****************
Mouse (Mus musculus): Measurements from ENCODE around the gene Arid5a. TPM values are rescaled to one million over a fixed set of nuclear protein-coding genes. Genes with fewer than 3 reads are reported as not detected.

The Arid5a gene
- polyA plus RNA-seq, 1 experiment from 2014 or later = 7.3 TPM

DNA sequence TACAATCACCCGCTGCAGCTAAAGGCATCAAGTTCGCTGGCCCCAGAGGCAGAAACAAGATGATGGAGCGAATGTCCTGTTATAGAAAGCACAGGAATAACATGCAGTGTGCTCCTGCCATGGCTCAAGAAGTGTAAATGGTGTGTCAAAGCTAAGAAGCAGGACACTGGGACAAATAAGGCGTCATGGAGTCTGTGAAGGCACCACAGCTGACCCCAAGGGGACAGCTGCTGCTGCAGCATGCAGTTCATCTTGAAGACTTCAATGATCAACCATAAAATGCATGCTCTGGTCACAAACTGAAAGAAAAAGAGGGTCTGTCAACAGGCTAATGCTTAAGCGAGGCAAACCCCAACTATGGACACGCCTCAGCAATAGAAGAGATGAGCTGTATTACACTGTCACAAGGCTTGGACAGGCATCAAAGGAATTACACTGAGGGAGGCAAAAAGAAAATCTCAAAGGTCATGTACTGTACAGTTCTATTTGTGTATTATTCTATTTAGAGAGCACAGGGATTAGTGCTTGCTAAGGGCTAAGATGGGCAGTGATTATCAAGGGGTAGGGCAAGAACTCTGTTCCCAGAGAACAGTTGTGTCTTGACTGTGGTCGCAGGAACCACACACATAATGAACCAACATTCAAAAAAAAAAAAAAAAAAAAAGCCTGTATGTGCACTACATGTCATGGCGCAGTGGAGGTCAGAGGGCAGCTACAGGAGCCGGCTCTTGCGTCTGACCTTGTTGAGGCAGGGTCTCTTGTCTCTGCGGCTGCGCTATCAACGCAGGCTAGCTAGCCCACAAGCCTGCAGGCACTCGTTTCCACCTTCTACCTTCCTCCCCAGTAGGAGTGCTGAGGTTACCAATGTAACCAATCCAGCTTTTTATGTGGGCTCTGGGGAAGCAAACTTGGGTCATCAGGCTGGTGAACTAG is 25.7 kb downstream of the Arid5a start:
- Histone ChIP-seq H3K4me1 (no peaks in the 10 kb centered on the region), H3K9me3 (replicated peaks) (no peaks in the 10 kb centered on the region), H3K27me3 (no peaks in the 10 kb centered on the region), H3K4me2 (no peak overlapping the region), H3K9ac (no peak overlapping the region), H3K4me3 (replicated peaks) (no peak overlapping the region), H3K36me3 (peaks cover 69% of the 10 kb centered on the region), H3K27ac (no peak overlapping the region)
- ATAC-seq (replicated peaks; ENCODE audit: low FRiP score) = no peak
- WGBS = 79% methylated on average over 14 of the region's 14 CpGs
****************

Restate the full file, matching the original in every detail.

Mouse (Mus musculus): Measurements from ENCODE around the gene Arid5a. TPM values are rescaled to one million over a fixed set of nuclear protein-coding genes. Genes with fewer than 3 reads are reported as not detected.

The Arid5a gene
- polyA plus RNA-seq, 1 experiment from 2014 or later = 7.3 TPM

DNA sequence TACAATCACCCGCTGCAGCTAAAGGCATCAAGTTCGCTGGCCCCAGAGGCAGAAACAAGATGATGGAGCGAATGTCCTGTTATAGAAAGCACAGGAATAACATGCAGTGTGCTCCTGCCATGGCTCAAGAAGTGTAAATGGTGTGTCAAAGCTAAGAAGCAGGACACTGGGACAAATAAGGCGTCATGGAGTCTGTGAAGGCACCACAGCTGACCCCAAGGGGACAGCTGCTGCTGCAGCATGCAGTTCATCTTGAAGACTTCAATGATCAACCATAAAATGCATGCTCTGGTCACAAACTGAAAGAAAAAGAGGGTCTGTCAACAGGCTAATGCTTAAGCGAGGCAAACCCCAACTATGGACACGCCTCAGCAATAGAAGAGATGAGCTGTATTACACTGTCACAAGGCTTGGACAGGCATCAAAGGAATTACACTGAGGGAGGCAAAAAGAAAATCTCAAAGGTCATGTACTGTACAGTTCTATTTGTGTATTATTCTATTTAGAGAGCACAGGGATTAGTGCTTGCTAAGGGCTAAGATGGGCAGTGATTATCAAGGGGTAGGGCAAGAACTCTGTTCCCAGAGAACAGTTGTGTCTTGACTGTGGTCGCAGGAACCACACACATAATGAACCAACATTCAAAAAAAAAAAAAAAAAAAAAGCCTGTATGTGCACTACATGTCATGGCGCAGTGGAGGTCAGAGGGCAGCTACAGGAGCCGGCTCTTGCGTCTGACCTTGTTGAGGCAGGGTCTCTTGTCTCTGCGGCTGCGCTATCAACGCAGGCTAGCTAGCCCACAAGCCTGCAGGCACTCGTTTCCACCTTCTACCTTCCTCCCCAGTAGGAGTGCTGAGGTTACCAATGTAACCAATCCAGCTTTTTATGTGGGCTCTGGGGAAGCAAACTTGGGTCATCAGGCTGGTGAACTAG is 25.7 kb downstream of the Arid5a start:
- Histone ChIP-seq H3K4me1 (no peaks in the 10 kb centered on the region), H3K9me3 (replicated peaks) (no peaks in the 10 kb centered on the region), H3K27me3 (no peaks in the 10 kb centered on the region), H3K4me2 (no peak overlapping the region), H3K9ac (no peak overlapping the region), H3K4me3 (replicated peaks) (no peak overlapping the region), H3K36me3 (peaks cover 69% of the 10 kb centered on the region), H3K27ac (no peak overlapping the region)
- ATAC-seq (replicated peaks; ENCODE audit: low FRiP score) = no peak
- WGBS = 79% methylated on average over 14 of the region's 14 CpGs